Immigration Reform to Strengthen the U.S. Economy

The immigration reform debate has changed in meaningful ways over the past decade as business leaders and other unique allies have entered the fold. This panel, featuring representatives from national and statewide business-oriented coalitions, will highlight the successful strategies and arguments they have employed in recent years to broaden support for reform across the political spectrum. Hear how the U.S. Chamber of Commerce, FWD.us, the Partnership for a New American Economy, and the Illinois Business Immigration Coalition have moved the needle with business and conservative leaders and see how they view the landscape for state and federal action going forward. Speakers: 

  • Randel K. Johnson, U.S. Chamber of Commerce
  • Todd Schulte, FWD.us
  • Dan Wallace, Partnership for a New American Economy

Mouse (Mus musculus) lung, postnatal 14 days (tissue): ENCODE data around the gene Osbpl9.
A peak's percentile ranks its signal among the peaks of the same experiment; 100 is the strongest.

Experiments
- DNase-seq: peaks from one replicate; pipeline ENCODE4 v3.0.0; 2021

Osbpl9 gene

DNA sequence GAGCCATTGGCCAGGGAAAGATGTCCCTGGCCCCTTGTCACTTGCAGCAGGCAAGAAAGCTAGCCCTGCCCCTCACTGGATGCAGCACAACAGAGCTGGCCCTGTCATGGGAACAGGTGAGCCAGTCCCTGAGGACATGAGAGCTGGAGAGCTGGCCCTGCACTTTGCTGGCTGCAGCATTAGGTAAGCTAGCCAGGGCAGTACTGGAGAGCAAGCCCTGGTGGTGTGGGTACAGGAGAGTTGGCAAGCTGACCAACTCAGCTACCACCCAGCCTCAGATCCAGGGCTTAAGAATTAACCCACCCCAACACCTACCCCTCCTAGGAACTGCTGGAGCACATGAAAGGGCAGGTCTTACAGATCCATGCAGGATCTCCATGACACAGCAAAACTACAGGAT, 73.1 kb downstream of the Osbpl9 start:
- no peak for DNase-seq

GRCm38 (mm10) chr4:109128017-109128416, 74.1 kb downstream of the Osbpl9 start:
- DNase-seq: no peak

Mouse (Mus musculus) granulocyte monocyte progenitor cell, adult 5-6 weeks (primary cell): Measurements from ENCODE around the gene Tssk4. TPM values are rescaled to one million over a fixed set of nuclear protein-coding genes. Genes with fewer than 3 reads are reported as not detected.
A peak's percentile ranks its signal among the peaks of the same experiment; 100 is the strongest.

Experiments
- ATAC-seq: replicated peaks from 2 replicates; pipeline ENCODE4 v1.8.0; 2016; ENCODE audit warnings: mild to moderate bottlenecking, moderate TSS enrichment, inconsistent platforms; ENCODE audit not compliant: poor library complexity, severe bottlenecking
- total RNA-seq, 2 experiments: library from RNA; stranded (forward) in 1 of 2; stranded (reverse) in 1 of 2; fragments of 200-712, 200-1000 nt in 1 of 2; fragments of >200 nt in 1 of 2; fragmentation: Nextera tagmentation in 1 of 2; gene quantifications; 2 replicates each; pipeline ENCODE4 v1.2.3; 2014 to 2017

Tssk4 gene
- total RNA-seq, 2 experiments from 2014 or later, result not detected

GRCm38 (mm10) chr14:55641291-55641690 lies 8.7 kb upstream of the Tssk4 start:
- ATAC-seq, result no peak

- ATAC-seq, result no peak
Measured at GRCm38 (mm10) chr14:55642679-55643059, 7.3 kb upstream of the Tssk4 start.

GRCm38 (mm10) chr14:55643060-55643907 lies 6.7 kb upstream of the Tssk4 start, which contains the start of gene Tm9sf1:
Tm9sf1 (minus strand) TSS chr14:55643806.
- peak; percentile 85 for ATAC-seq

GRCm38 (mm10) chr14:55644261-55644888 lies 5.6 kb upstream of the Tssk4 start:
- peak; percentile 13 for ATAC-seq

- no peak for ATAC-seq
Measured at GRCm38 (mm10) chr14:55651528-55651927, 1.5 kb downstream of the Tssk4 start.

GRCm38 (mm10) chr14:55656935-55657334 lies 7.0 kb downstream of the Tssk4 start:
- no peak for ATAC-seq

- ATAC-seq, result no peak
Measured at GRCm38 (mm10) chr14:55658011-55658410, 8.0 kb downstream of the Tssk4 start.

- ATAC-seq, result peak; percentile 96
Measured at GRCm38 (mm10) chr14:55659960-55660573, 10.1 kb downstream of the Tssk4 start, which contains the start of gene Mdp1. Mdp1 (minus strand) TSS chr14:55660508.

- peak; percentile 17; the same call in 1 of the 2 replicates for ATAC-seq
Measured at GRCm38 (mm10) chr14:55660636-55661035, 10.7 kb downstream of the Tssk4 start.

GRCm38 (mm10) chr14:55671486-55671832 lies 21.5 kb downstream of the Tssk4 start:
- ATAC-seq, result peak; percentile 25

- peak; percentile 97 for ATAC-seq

• Rebecca Shi, Illinois Business Immigration Coalition

Moving a National Agenda: Making the Most of Administrative Relief

After several failed legislative attempts at comprehensive reform and decades of advocacy from immigrant communities and their allies, now is a decisive moment. The NIIC will be the largest gathering of leaders in the immigrant rights movement, government, faith, business, academia, and policy since the President announced his executive action. There is a desperate need for coordination, public education, and outreach to prevent chaos and fraud. As a field we must focus on making administrative relief workable, generous, and catalytic. Speakers:

  • Felicia Escobar, Special Assistant to the President of the United States for Immigration Policy
  • Larry Kleinman, Immigration Reform Implementation Senior Advisor, FIRM
  • Drew Westen, Professor, Department of Psychology, Emory University
  • Jeanne Atkinson, Executive Director, Catholic Legal Immigration Network, Inc. (CLINIC)